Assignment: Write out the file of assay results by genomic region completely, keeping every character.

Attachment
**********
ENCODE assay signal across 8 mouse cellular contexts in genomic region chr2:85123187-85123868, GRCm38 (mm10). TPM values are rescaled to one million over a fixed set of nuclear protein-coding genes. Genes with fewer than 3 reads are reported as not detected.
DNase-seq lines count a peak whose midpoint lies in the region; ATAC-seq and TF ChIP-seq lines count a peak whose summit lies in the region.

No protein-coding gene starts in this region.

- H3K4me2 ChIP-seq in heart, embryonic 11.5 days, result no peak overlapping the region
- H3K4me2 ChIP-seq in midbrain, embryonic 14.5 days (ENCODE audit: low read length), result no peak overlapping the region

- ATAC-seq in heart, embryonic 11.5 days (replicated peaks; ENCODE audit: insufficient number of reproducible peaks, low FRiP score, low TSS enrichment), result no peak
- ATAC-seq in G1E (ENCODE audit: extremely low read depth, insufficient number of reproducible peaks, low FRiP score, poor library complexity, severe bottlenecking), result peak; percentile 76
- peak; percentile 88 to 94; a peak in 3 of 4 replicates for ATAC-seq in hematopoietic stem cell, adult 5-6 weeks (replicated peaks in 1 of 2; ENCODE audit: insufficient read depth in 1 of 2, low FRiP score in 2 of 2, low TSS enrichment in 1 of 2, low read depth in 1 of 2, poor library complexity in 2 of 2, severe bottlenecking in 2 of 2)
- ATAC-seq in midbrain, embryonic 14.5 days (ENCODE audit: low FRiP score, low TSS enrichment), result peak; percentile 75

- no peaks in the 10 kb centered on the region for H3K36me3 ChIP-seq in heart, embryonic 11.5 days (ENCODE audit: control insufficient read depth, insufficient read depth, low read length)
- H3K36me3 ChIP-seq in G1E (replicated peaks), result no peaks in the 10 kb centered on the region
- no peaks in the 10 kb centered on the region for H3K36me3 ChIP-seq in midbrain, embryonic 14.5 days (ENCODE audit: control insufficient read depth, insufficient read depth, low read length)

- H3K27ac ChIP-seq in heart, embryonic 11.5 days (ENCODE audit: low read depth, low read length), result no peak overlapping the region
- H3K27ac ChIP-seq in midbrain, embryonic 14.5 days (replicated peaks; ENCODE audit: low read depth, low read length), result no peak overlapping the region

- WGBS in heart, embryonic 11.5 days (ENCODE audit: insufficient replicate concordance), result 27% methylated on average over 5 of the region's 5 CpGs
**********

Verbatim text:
ENCODE assay signal across 8 mouse cellular contexts in genomic region chr2:85123187-85123868, GRCm38 (mm10). TPM values are rescaled to one million over a fixed set of nuclear protein-coding genes. Genes with fewer than 3 reads are reported as not detected.
DNase-seq lines count a peak whose midpoint lies in the region; ATAC-seq and TF ChIP-seq lines count a peak whose summit lies in the region.

No protein-coding gene starts in this region.

- H3K4me2 ChIP-seq in heart, embryonic 11.5 days, result no peak overlapping the region
- H3K4me2 ChIP-seq in midbrain, embryonic 14.5 days (ENCODE audit: low read length), result no peak overlapping the region

- ATAC-seq in heart, embryonic 11.5 days (replicated peaks; ENCODE audit: insufficient number of reproducible peaks, low FRiP score, low TSS enrichment), result no peak
- ATAC-seq in G1E (ENCODE audit: extremely low read depth, insufficient number of reproducible peaks, low FRiP score, poor library complexity, severe bottlenecking), result peak; percentile 76
- peak; percentile 88 to 94; a peak in 3 of 4 replicates for ATAC-seq in hematopoietic stem cell, adult 5-6 weeks (replicated peaks in 1 of 2; ENCODE audit: insufficient read depth in 1 of 2, low FRiP score in 2 of 2, low TSS enrichment in 1 of 2, low read depth in 1 of 2, poor library complexity in 2 of 2, severe bottlenecking in 2 of 2)
- ATAC-seq in midbrain, embryonic 14.5 days (ENCODE audit: low FRiP score, low TSS enrichment), result peak; percentile 75

- no peaks in the 10 kb centered on the region for H3K36me3 ChIP-seq in heart, embryonic 11.5 days (ENCODE audit: control insufficient read depth, insufficient read depth, low read length)
- H3K36me3 ChIP-seq in G1E (replicated peaks), result no peaks in the 10 kb centered on the region
- no peaks in the 10 kb centered on the region for H3K36me3 ChIP-seq in midbrain, embryonic 14.5 days (ENCODE audit: control insufficient read depth, insufficient read depth, low read length)

- H3K27ac ChIP-seq in heart, embryonic 11.5 days (ENCODE audit: low read depth, low read length), result no peak overlapping the region
- H3K27ac ChIP-seq in midbrain, embryonic 14.5 days (replicated peaks; ENCODE audit: low read depth, low read length), result no peak overlapping the region

- WGBS in heart, embryonic 11.5 days (ENCODE audit: insufficient replicate concordance), result 27% methylated on average over 5 of the region's 5 CpGs